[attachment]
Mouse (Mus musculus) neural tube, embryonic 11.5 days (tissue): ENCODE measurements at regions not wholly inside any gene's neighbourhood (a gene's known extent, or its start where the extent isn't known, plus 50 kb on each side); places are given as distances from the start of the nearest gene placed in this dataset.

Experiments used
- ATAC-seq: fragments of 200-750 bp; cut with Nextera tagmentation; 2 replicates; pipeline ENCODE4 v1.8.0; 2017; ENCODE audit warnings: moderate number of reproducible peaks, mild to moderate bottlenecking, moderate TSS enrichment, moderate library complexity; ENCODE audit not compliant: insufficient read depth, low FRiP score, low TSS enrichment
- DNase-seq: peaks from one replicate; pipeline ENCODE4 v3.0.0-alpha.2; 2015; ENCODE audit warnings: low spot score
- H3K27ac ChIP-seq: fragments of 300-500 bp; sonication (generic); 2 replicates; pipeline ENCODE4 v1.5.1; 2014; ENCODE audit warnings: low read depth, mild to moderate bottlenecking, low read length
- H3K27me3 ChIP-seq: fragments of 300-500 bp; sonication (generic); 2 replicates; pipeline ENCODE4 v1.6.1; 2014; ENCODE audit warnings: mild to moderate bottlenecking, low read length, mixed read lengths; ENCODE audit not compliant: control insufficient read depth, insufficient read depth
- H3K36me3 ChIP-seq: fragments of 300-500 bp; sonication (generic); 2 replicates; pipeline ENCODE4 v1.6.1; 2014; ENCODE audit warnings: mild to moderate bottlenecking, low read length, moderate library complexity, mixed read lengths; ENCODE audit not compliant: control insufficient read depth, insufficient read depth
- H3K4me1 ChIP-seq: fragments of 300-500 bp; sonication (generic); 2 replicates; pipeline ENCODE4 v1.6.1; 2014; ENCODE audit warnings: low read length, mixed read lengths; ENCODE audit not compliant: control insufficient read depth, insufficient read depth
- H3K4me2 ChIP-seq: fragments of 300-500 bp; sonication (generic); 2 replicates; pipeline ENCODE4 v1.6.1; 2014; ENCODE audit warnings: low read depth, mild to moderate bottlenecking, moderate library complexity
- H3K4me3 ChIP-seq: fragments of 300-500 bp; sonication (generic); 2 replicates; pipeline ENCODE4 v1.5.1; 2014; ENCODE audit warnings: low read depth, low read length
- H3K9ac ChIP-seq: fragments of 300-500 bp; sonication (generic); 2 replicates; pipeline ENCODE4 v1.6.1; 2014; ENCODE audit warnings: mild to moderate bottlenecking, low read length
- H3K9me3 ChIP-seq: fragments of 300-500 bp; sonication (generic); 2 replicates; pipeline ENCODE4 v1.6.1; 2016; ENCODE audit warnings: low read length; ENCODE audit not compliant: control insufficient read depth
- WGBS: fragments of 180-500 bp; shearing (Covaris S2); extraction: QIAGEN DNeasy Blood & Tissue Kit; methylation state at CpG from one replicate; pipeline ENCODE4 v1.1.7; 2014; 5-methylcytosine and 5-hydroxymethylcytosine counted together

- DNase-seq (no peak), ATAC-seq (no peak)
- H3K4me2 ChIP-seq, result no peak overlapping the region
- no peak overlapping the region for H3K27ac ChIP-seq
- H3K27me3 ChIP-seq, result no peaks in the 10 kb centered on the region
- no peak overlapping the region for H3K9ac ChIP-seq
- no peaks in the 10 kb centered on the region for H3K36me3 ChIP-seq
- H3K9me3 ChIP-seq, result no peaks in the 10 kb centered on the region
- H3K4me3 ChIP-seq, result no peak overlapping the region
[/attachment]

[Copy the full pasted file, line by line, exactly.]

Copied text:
Mouse (Mus musculus) neural tube, embryonic 11.5 days (tissue): ENCODE measurements at regions not wholly inside any gene's neighbourhood (a gene's known extent, or its start where the extent isn't known, plus 50 kb on each side); places are given as distances from the start of the nearest gene placed in this dataset.

Experiments used
- ATAC-seq: fragments of 200-750 bp; cut with Nextera tagmentation; 2 replicates; pipeline ENCODE4 v1.8.0; 2017; ENCODE audit warnings: moderate number of reproducible peaks, mild to moderate bottlenecking, moderate TSS enrichment, moderate library complexity; ENCODE audit not compliant: insufficient read depth, low FRiP score, low TSS enrichment
- DNase-seq: peaks from one replicate; pipeline ENCODE4 v3.0.0-alpha.2; 2015; ENCODE audit warnings: low spot score
- H3K27ac ChIP-seq: fragments of 300-500 bp; sonication (generic); 2 replicates; pipeline ENCODE4 v1.5.1; 2014; ENCODE audit warnings: low read depth, mild to moderate bottlenecking, low read length
- H3K27me3 ChIP-seq: fragments of 300-500 bp; sonication (generic); 2 replicates; pipeline ENCODE4 v1.6.1; 2014; ENCODE audit warnings: mild to moderate bottlenecking, low read length, mixed read lengths; ENCODE audit not compliant: control insufficient read depth, insufficient read depth
- H3K36me3 ChIP-seq: fragments of 300-500 bp; sonication (generic); 2 replicates; pipeline ENCODE4 v1.6.1; 2014; ENCODE audit warnings: mild to moderate bottlenecking, low read length, moderate library complexity, mixed read lengths; ENCODE audit not compliant: control insufficient read depth, insufficient read depth
- H3K4me1 ChIP-seq: fragments of 300-500 bp; sonication (generic); 2 replicates; pipeline ENCODE4 v1.6.1; 2014; ENCODE audit warnings: low read length, mixed read lengths; ENCODE audit not compliant: control insufficient read depth, insufficient read depth
- H3K4me2 ChIP-seq: fragments of 300-500 bp; sonication (generic); 2 replicates; pipeline ENCODE4 v1.6.1; 2014; ENCODE audit warnings: low read depth, mild to moderate bottlenecking, moderate library complexity
- H3K4me3 ChIP-seq: fragments of 300-500 bp; sonication (generic); 2 replicates; pipeline ENCODE4 v1.5.1; 2014; ENCODE audit warnings: low read depth, low read length
- H3K9ac ChIP-seq: fragments of 300-500 bp; sonication (generic); 2 replicates; pipeline ENCODE4 v1.6.1; 2014; ENCODE audit warnings: mild to moderate bottlenecking, low read length
- H3K9me3 ChIP-seq: fragments of 300-500 bp; sonication (generic); 2 replicates; pipeline ENCODE4 v1.6.1; 2016; ENCODE audit warnings: low read length; ENCODE audit not compliant: control insufficient read depth
- WGBS: fragments of 180-500 bp; shearing (Covaris S2); extraction: QIAGEN DNeasy Blood & Tissue Kit; methylation state at CpG from one replicate; pipeline ENCODE4 v1.1.7; 2014; 5-methylcytosine and 5-hydroxymethylcytosine counted together

- DNase-seq (no peak), ATAC-seq (no peak)
- H3K4me2 ChIP-seq, result no peak overlapping the region
- no peak overlapping the region for H3K27ac ChIP-seq
- H3K27me3 ChIP-seq, result no peaks in the 10 kb centered on the region
- no peak overlapping the region for H3K9ac ChIP-seq
- no peaks in the 10 kb centered on the region for H3K36me3 ChIP-seq
- H3K9me3 ChIP-seq, result no peaks in the 10 kb centered on the region
- H3K4me3 ChIP-seq, result no peak overlapping the region